Fake Weight Loss Company Shut Down By FTC


Glendale, CA –A California-based company has been temporarily terminated by the Federal Trade Commission (FTC) for allegedly using several deceptive methods of marketing and advertising, according to a press release.

Sale Slash, LLC, has a court order against it to stop operation because of the alleged use of “millions of spam emails, along with false weight-loss claims and fake, unauthorized endorsements from celebrities like Oprah Winfrey, to market its unproven diet pills,” according to the press release. This court order also freezes the company’s assets in an attempt to recover money that will be repaid to customers who purchased the diet pills.

The court order claims that Sale Slash, LLC violated the CAN-SPAM Act that was issued by FTC in 2003. This Act states that companies cannot use false or misleading header information; cannot use deceptive subject lines; must identify the message as an ad; must tell recipients where the company is located; must tell recipients how to opt out of receiving future emails; and must honor opt-out requests.

“Sale Slash is a fraud trifecta,” said Jessica Rich, director of FTC’s Bureau of Consumer Protection. “The company made outlandish weight-loss claims for its diet pills using fake news sites, phony celebrity endorsements, and millions of unwanted spam emails.”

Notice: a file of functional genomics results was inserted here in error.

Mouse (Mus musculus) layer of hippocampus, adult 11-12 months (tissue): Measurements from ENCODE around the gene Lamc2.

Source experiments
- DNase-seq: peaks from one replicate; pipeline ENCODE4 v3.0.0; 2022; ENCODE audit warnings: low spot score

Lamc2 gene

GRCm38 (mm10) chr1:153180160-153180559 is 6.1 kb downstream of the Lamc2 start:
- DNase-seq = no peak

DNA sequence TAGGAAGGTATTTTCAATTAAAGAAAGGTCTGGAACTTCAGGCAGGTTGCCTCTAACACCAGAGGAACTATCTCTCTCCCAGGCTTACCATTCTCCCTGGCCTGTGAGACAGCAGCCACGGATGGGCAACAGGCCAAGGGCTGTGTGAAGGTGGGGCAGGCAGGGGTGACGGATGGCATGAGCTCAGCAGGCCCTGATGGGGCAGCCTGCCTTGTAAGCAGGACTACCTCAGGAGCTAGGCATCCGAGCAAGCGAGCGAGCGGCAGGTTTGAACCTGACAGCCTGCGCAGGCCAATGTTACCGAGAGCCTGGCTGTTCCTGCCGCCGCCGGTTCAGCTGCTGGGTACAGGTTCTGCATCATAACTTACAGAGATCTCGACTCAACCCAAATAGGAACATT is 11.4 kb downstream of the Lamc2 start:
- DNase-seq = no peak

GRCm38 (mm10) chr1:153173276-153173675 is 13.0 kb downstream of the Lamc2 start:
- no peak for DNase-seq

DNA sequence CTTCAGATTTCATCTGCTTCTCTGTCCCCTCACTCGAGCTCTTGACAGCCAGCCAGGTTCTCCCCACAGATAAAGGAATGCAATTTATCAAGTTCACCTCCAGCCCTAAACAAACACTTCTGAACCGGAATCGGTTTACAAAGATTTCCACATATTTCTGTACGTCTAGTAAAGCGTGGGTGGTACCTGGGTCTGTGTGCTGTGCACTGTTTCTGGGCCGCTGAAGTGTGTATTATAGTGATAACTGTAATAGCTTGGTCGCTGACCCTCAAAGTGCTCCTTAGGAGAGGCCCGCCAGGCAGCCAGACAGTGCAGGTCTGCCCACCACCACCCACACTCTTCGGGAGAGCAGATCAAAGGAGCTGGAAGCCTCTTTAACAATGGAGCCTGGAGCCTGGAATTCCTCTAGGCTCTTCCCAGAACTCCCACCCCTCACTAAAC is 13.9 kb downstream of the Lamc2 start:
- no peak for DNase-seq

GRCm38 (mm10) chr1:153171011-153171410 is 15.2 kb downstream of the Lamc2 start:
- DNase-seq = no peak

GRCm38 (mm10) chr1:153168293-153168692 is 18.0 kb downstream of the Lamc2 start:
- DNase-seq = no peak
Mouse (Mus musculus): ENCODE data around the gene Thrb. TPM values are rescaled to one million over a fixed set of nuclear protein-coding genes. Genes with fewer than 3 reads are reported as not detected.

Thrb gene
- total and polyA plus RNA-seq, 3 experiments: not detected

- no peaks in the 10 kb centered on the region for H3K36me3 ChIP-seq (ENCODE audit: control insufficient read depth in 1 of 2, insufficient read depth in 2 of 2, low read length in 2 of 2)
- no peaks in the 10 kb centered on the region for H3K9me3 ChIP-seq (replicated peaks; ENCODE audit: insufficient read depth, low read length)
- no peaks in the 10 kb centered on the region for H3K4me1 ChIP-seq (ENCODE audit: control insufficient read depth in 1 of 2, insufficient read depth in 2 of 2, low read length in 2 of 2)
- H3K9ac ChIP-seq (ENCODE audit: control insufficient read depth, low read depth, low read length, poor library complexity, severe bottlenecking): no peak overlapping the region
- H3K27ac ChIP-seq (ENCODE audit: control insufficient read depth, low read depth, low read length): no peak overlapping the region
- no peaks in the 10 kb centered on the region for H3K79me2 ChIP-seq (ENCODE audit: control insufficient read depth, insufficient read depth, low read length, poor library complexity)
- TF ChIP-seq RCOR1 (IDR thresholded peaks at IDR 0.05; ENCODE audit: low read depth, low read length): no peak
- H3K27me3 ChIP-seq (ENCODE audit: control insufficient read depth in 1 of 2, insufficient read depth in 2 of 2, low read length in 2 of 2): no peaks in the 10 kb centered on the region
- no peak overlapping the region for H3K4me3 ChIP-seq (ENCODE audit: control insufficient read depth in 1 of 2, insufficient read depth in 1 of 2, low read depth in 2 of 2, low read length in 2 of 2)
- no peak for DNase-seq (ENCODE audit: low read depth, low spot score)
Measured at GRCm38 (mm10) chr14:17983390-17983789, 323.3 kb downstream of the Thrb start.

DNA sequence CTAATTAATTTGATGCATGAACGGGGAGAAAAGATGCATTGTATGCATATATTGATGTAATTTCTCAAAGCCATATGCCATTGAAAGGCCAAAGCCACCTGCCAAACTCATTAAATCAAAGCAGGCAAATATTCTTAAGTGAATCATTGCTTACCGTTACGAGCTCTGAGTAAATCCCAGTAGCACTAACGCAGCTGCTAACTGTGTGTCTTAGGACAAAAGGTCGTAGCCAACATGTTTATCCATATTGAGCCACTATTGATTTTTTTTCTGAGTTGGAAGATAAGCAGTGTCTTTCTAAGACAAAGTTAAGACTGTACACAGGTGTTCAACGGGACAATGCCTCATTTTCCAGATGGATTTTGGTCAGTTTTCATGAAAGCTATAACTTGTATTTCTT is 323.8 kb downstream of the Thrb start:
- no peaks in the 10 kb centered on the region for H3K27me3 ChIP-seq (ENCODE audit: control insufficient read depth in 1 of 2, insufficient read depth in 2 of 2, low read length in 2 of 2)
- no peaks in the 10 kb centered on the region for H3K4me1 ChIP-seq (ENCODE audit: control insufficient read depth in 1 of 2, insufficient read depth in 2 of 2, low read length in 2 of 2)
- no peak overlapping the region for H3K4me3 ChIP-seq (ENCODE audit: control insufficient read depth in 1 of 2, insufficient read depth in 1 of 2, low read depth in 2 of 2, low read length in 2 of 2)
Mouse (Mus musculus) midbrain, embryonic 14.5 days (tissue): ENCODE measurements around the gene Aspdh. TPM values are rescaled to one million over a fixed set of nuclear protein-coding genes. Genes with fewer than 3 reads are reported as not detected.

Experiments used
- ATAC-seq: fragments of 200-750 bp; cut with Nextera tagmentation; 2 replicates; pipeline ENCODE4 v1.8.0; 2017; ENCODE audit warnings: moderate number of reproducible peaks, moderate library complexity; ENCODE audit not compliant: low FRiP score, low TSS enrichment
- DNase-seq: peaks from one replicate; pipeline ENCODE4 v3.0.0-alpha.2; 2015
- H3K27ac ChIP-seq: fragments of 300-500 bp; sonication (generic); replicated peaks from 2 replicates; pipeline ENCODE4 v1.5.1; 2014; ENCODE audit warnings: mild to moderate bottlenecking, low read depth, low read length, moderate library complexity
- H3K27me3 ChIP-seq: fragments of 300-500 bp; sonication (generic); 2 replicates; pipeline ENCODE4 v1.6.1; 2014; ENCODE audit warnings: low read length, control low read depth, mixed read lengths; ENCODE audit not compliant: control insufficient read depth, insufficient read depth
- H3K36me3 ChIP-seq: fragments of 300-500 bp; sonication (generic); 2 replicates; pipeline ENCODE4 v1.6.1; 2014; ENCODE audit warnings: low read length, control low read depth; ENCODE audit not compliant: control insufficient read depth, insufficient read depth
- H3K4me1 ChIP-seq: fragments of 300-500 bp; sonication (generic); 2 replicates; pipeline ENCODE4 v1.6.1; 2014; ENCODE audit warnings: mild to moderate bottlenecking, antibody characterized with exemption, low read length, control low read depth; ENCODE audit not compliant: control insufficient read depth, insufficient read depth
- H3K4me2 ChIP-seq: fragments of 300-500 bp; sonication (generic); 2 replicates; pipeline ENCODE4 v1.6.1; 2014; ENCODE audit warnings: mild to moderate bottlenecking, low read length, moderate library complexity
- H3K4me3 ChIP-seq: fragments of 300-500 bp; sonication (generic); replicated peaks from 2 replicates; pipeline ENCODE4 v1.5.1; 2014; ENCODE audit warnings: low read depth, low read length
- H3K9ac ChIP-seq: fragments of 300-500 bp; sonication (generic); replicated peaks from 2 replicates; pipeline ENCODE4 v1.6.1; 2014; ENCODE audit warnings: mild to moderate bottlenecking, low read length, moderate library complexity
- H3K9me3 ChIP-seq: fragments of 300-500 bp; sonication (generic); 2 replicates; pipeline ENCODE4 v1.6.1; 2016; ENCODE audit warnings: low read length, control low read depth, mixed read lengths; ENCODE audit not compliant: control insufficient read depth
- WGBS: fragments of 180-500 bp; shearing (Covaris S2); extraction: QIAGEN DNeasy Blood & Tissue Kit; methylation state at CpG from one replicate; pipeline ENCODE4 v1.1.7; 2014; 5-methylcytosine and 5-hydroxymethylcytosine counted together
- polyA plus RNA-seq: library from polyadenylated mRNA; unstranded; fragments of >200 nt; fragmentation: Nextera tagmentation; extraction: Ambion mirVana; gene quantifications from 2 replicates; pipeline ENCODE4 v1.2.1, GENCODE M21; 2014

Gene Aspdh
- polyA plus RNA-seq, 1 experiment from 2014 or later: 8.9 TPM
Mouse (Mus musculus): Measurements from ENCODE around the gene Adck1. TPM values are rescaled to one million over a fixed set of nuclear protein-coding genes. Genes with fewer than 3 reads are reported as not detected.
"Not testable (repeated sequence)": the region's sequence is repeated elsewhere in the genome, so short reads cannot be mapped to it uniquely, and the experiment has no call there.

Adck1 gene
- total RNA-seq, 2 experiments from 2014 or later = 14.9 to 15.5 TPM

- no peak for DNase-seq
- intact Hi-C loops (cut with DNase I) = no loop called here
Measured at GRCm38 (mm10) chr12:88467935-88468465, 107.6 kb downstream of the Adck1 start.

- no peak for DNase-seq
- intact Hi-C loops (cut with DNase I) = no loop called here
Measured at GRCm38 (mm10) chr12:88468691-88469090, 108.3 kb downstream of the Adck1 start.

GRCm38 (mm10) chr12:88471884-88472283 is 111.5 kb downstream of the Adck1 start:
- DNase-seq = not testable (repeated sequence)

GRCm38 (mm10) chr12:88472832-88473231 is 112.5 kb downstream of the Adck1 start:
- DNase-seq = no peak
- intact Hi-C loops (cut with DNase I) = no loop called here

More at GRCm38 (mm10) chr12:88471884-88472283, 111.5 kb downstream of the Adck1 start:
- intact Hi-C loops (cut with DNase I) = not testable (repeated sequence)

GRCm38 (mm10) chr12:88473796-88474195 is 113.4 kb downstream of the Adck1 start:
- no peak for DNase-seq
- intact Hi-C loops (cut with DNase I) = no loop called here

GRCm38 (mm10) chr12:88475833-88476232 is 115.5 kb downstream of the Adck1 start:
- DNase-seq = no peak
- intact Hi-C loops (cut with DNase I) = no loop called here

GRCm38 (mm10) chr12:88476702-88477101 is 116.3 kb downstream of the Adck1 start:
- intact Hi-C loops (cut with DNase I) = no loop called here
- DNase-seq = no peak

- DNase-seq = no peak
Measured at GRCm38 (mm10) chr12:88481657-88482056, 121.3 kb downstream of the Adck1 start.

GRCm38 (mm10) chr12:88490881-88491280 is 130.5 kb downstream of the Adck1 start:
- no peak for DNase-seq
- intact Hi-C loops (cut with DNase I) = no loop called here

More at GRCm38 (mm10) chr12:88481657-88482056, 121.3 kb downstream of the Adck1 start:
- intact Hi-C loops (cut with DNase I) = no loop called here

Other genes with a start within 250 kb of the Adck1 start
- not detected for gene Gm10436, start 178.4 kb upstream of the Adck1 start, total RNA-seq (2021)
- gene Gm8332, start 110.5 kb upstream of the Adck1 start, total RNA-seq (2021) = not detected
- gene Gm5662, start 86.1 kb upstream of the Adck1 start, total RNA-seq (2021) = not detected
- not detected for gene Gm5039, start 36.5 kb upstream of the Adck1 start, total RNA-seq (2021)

For their products, which include Premium Green Coffee, Pure Garcinia Cambogia, Premium White Kidney Bean Extract, Pure Forskolin Extract and Pure Caralluma Fimbriata Extract, Sale Slash has been accused of hacking e-mail accounts and sending e-mails to the person’s contacts that say, for example, “Hi! Oprah says it’s excellent,” with hyperlinks leading to its Web site, according to the press release. Additionally, these e-mails did not contain information as to how receivers could opt out of future emails, a requirement set by the CAN-SPAM Act.

Those being charged in this case include: Slash Sale, LLC; Purists Choice, LLC; Artur Babayan, owner and manager of the two companies; and Vahe Haroutounian, individually and doing business as Prisma Profits. This complaint means that FTC has “reason to believe” that the law is being violated, but the final decision will be made by the court.


Posted on WholeFoods Magazine Online, May 5, 2015